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Research suggests OCD may be treatable, caused by immune system

Key to psychological disorder may lie in the immune system : Nature News
A type of cell that is known to protect the brain against infection could be involved in a form of psychological disorder, a new study reveals. What's more, restoring normal populations of these cells by transplantation can cure abnormal behaviour in mice. Microglia are highly branched immune cells that constantly move around and scavenge the brain for debris and pathogens. Researchers have now shown that a genetic defect that reduces the number of these cells causes excessive grooming in mice. The behaviour is similar to that observed in trichotillomania in humans — an obsessive-compulsive spectrum disorder that compels people to pull out their hair. "No connection had ever been made between microglia and behaviour," says Mario Capecchi at the University of Utah in Salt Lake City, whose team published the findings today in Cell1. Scientists had presumed that abnormal behaviour stems from impaired neural function or brain development, says Christopher Pittenger, who studies the neural basis of psychiatric conditions at Yale University in New Haven, Connecticut. "To find that it has to do with microglia is a big surprise," says Pittenger, who was not involved in the new study.

June 01, 2010

We can use worm spit to double potato harvests

To double spud production, just add a little spit
The secret is in the spit, write the researchers online in the journal Ecological Applications (April 28). They found that the saliva of the Guatemalan potato moth larvae (Tecia solanivora) -- a major pest that forces farmers to spray plants with pesticides every two weeks -- contains compounds from the insect's foregut that elicits a systemwide response in the Colombian Andes commercial potato plant (Solanum tuberosum) to produce larger tubers. When the larvae infested fewer than 10 percent of the tubers, the plant produced marketable yields (after infested tubers were removed) that weighed 2.5 times more than undamaged plants, according to the study. When up to 20 percent of the potatoes were damaged, marketable yields still doubled. And when as many as half of the potatoes were infested, yields equaled those of plants with no infestation. The findings have implications for potato farmers, as the compound, once isolated, could lead to considerably higher yields in some varieties of potatoes. "Initially, I wanted to show how much these pests reduce potato yields, but we actually found they increase the yield" in this potato, said Katja Poveda, the study's principal investigator and a postdoctoral researcher at the Agroecology Institute of the University of Goettingen, Germany, and the Cornell entomology department.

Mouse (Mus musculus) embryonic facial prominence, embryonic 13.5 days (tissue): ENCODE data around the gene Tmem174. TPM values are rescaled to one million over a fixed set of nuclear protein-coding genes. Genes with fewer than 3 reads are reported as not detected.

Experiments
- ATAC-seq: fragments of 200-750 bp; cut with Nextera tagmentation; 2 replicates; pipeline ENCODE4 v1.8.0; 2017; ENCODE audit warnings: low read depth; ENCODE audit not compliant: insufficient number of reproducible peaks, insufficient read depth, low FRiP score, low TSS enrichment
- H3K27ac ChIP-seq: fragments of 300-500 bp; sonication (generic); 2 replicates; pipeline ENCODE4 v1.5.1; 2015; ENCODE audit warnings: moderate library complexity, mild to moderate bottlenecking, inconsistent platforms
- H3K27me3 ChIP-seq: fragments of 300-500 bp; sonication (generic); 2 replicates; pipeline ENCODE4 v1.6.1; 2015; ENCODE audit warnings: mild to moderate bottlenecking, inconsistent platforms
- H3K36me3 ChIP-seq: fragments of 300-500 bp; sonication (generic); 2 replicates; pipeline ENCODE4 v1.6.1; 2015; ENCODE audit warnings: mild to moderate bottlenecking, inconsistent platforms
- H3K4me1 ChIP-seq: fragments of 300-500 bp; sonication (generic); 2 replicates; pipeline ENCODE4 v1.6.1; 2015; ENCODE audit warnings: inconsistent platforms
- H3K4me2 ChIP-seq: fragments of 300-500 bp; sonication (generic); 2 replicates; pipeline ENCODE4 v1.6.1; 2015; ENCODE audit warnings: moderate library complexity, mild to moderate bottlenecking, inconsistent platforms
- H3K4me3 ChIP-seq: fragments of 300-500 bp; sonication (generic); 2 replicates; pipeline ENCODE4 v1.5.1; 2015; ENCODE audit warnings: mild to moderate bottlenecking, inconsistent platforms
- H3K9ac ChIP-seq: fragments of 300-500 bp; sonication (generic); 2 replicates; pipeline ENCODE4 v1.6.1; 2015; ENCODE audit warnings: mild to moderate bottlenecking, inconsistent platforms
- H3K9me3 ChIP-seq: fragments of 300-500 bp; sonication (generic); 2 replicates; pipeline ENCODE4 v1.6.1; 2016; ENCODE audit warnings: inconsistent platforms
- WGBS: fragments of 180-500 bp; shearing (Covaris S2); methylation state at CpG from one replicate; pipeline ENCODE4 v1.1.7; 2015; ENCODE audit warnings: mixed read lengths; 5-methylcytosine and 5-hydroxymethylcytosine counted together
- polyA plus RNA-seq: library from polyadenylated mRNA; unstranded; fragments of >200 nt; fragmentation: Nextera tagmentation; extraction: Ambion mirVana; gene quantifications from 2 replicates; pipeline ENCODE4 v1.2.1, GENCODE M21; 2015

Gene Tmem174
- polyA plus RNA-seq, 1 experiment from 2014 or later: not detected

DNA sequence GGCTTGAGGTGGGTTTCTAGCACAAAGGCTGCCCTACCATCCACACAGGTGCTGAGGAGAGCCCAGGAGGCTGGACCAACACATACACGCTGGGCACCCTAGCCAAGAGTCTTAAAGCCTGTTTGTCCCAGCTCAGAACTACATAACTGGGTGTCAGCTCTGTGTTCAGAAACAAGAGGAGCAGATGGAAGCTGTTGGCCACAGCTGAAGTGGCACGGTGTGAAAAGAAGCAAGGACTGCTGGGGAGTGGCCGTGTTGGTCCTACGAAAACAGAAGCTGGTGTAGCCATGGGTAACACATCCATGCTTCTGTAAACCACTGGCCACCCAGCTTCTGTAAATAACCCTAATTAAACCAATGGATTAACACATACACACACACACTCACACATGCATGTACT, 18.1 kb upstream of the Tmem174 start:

May 31, 2010

Sinkhole in Guatemala City

Dot Shot: Sinkhole in Guatemala City - Dot Earth Blog - NYTimes.com sinkhole.jpg

May 28, 2010

Using the internet can rewire your brain

This probably explains LOLcats. Author Nicholas Carr: The Web Shatters Focus, Rewires Brains | Magazine
The most remarkable result of the experiment emerged when Small repeated the tests six days later. In the interim, the novices had agreed to spend an hour a day online, searching the Internet. The new scans revealed that their brain activity had changed dramatically; it now resembled that of the veteran surfers. “Five hours on the Internet and the naive subjects had already rewired their brains,” Small wrote. He later repeated all the tests with 18 more volunteers and got the same results. When first publicized, the findings were greeted with cheers. By keeping lots of brain cells buzzing, Google seemed to be making people smarter. But as Small was careful to point out, more brain activity is not necessarily better brain activity. The real revelation was how quickly and extensively Internet use reroutes people’s neural pathways. “The current explosion of digital technology not only is changing the way we live and communicate,” Small concluded, “but is rapidly and profoundly altering our brains.” What kind of brain is the Web giving us? That question will no doubt be the subject of a great deal of research in the years ahead. Already, though, there is much we know or can surmise—and the news is quite disturbing. Dozens of studies by psychologists, neurobiologists, and educators point to the same conclusion: When we go online, we enter an environment that promotes cursory reading, hurried and distracted thinking, and superficial learning. Even as the Internet grants us easy access to vast amounts of information, it is turning us into shallower thinkers, literally changing the structure of our brain.

May 25, 2010

Great, now we have invisible sharks

Sharks Can Become Invisible : Discovery News
In open water, there is often no place to hide. Some sharks have overcome this problem by making themselves invisible to both prey and predators, according to a new study. Light trickery permits the optical illusion, described in the current issue of the Journal of Experimental Marine Biology and Ecology. The findings represent the first experimental tests of shark luminescence. Lead author Julien Claes explained to Discovery News that about 50 different shark species, or more than 10 percent of all known sharks, are luminous. This means they can produce and emit light from their bodies.